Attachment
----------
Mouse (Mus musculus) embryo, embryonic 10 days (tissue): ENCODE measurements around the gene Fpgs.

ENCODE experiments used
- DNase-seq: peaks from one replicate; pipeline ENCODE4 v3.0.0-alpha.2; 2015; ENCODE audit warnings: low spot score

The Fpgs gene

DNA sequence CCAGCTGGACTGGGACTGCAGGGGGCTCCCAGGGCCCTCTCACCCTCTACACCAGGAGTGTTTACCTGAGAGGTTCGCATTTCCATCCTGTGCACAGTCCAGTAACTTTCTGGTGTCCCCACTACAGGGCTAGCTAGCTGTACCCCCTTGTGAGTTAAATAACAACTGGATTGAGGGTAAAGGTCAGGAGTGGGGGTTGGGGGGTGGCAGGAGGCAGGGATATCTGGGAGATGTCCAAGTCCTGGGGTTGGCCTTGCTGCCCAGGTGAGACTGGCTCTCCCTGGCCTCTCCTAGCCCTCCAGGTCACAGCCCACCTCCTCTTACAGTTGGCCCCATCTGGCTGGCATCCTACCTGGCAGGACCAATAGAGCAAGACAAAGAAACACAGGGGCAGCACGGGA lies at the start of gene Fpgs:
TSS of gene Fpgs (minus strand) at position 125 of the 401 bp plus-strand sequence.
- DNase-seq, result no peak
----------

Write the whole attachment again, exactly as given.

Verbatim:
Mouse (Mus musculus) embryo, embryonic 10 days (tissue): ENCODE measurements around the gene Fpgs.

ENCODE experiments used
- DNase-seq: peaks from one replicate; pipeline ENCODE4 v3.0.0-alpha.2; 2015; ENCODE audit warnings: low spot score

The Fpgs gene

DNA sequence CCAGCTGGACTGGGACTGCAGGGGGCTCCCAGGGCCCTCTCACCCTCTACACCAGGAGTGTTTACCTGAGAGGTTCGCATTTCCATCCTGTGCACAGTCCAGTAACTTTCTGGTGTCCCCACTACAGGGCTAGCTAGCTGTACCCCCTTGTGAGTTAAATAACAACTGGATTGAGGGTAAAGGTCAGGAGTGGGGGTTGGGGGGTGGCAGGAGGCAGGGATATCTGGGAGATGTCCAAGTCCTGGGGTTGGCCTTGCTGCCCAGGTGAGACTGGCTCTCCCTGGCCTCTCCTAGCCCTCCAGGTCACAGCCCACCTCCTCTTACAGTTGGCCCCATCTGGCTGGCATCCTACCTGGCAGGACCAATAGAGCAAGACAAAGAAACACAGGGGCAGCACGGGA lies at the start of gene Fpgs:
TSS of gene Fpgs (minus strand) at position 125 of the 401 bp plus-strand sequence.
- DNase-seq, result no peak